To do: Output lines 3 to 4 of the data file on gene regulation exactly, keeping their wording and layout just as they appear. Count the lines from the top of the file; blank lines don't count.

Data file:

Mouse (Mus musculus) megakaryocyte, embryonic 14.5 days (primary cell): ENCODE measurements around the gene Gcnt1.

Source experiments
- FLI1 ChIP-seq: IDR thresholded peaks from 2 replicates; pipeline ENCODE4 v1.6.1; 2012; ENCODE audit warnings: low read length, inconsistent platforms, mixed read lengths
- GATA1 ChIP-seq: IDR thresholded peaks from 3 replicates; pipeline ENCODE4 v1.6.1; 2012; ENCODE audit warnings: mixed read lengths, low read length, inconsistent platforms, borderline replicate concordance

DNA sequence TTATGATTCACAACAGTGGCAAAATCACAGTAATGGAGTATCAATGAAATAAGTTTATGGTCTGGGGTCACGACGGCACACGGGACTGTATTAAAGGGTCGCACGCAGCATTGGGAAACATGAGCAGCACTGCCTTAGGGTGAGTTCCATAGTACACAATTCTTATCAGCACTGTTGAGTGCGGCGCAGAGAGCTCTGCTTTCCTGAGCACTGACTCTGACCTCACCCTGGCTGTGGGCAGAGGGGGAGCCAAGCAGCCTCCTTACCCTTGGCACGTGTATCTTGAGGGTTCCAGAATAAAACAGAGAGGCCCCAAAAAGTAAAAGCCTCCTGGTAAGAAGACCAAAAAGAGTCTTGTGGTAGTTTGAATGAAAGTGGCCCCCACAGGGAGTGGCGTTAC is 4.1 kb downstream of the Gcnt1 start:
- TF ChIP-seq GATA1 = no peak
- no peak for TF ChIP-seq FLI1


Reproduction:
- FLI1 ChIP-seq: IDR thresholded peaks from 2 replicates; pipeline ENCODE4 v1.6.1; 2012; ENCODE audit warnings: low read length, inconsistent platforms, mixed read lengths
- GATA1 ChIP-seq: IDR thresholded peaks from 3 replicates; pipeline ENCODE4 v1.6.1; 2012; ENCODE audit warnings: mixed read lengths, low read length, inconsistent platforms, borderline replicate concordance